Review Summary: inconsistently tied
It’s quite easy to criticize Lubomyr Melnyk’s work for sounding the same, or accuse his style of being inherently dull, because why should the speed he can successively press on keys matter if the notes he plays don't possess the quality or character to justify their quickness. And while there’s certainly merit to the idea that less is more, and that people should not do things just because they can, I don’t think Melnyk at this point in his career is a victim of his unique talent. If anything, over the years, he’s proved it’s very much possible to create both appealing and engaging soundscapes through sheer relentlessness. By nature, there’s repetition in this approach, of course, but it doesn’t have to wear if it’s dressed in multiple layers that work swiftly enough to evoke only the illusion of monotony, which, as Melnyk has shown, can be good; and is exactly what makes 19 notes per second soothing rather than overwhelming.
Melnyk remains true to and at times improves on this style in a lot of Illirion
. Album opener, “Beyond Romance,” is one of the composer’s best and is an exceptional example of chaos observing beauty. The underlying arpeggios of this piece are vast. They’re executed at both lower and higher octaves, alternating not quite simultaneously to sound as if they’re combined; and although they constantly change, unlike the sporadic tinkering overhead that disturbs their unrelenting course, they don’t ever evolve. Instead, they serve as a kind of mood state that tempers the randomness of the overhead layer which primarily consists of spaced-out notes, which don’t constitute a melody in themselves but still manage to feel meaningful in the context of the piece. They’re a necessary interruption, relieving the continuously building tension that would entirely waive confrontation were it not for their presence in the absence of silence throughout the composition.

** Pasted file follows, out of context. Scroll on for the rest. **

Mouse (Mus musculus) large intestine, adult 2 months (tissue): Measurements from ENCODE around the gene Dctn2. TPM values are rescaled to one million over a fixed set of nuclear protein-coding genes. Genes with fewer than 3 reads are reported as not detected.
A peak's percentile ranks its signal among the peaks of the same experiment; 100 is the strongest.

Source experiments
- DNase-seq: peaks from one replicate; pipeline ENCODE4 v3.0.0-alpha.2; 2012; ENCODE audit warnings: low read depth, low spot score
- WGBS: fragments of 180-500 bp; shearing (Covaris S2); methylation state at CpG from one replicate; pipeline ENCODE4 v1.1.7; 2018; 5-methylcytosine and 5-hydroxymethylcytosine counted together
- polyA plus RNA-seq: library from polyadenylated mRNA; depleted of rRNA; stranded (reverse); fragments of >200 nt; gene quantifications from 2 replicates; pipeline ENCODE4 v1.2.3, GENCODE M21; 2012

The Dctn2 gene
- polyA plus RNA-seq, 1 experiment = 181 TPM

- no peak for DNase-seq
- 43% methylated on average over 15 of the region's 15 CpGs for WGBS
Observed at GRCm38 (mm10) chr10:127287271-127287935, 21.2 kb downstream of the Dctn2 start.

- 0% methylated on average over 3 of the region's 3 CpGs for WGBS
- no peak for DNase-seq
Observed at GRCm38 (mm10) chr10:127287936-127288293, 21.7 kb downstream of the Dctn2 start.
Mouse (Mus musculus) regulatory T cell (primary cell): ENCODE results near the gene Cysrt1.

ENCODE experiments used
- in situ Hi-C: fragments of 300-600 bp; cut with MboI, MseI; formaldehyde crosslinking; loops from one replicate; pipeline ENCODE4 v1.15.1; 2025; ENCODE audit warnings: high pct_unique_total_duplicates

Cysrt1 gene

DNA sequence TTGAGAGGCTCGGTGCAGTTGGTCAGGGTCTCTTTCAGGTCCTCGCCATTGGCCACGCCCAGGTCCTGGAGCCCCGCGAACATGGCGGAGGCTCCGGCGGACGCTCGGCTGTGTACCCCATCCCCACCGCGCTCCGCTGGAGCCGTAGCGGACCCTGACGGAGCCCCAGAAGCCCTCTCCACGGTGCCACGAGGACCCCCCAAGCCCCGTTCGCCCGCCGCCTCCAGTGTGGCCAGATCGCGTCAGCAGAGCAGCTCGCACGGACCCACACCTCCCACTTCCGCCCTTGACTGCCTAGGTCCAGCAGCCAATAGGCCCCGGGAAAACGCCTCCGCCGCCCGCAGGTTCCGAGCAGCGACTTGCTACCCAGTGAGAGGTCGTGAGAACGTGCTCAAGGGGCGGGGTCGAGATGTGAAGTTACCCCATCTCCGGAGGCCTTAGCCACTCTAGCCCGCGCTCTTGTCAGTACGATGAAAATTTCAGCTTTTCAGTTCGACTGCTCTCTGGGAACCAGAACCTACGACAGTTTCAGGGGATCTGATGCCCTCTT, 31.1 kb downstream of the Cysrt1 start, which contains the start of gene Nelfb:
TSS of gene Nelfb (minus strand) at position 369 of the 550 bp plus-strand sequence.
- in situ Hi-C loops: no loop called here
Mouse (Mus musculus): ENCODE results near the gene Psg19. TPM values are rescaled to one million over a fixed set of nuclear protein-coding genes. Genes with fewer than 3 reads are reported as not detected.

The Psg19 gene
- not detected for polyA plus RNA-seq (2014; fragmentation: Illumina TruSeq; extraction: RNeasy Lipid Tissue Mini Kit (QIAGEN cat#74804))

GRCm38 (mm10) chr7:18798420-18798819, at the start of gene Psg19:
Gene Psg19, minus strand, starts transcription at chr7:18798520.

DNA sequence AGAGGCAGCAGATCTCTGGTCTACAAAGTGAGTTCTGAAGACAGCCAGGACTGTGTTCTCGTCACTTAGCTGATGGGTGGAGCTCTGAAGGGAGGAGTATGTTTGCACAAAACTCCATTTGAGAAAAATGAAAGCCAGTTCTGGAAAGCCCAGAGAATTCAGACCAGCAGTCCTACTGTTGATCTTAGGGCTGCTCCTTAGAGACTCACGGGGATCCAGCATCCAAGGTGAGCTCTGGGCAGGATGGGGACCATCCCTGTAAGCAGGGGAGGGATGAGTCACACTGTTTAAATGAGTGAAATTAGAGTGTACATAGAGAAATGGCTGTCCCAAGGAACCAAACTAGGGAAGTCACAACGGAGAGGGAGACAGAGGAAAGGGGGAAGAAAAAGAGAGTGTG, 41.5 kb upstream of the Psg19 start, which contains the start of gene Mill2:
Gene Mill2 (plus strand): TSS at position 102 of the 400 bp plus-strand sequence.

However, while “Beyond Romance” is another step in the right direction to perfecting his style, Melnyk seems to lose his stride in a large part of Illirion
. “Solitude No. 1” and “Cloud No. 81” are both pretty, but they don’t utilize Melnyk’s expertise and also disrupt the mood state that he so finely crafted in “Beyond Romance.” The melancholic “Solitude No. 1” features a diverse melody, a clear switch in form that actually saves the piece from the tedium that plagues “Cloud No. 81,” which doesn’t have enough distinction in its layers to separate its mood state from the driving layer of notes, insofar as it doesn’t seem like it has a mood state at all. Melnyk perhaps attempts to add interest to this piece by actively changing pace but the pacing feels purposeless. The frequency of the arpeggios changes rapidly and seems arbitrary, which makes it challenging to find a point of return or resolve within the waves, if there is one.
The missteps of a couple pieces are notable on just a 6-composition album, and the nature of the missteps make the album feel confused and conflicted. On one hand are pieces that seem designed to tell a story or at the very least build to something, and on the other are pieces that seem designed for the opposite and, as a result, feel unintentional. This divide is annoying, and perhaps the result of a rushed effort on Melnyk's part, provoking expectations that can’t be satisfied and narratives that can’t be completed. This lack of grounding is the album’s greatest downfall and proves that brashness is only a strength when the loose ends the quality inevitably produces are fastened. In Illirion
those ends are inconsistently tied.